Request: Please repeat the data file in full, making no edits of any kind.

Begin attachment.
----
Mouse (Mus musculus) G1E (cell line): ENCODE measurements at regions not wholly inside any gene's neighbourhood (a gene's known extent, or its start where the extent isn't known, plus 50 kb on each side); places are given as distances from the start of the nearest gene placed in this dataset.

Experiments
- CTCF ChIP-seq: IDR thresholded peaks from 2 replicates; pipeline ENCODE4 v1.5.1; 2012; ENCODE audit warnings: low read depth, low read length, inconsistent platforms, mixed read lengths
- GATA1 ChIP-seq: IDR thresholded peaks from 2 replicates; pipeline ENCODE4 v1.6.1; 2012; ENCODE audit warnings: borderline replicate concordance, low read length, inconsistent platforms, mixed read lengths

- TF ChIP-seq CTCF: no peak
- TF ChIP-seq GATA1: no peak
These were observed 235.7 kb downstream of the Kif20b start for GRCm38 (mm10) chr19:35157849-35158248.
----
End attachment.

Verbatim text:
Mouse (Mus musculus) G1E (cell line): ENCODE measurements at regions not wholly inside any gene's neighbourhood (a gene's known extent, or its start where the extent isn't known, plus 50 kb on each side); places are given as distances from the start of the nearest gene placed in this dataset.

Experiments
- CTCF ChIP-seq: IDR thresholded peaks from 2 replicates; pipeline ENCODE4 v1.5.1; 2012; ENCODE audit warnings: low read depth, low read length, inconsistent platforms, mixed read lengths
- GATA1 ChIP-seq: IDR thresholded peaks from 2 replicates; pipeline ENCODE4 v1.6.1; 2012; ENCODE audit warnings: borderline replicate concordance, low read length, inconsistent platforms, mixed read lengths

- TF ChIP-seq CTCF: no peak
- TF ChIP-seq GATA1: no peak
These were observed 235.7 kb downstream of the Kif20b start for GRCm38 (mm10) chr19:35157849-35158248.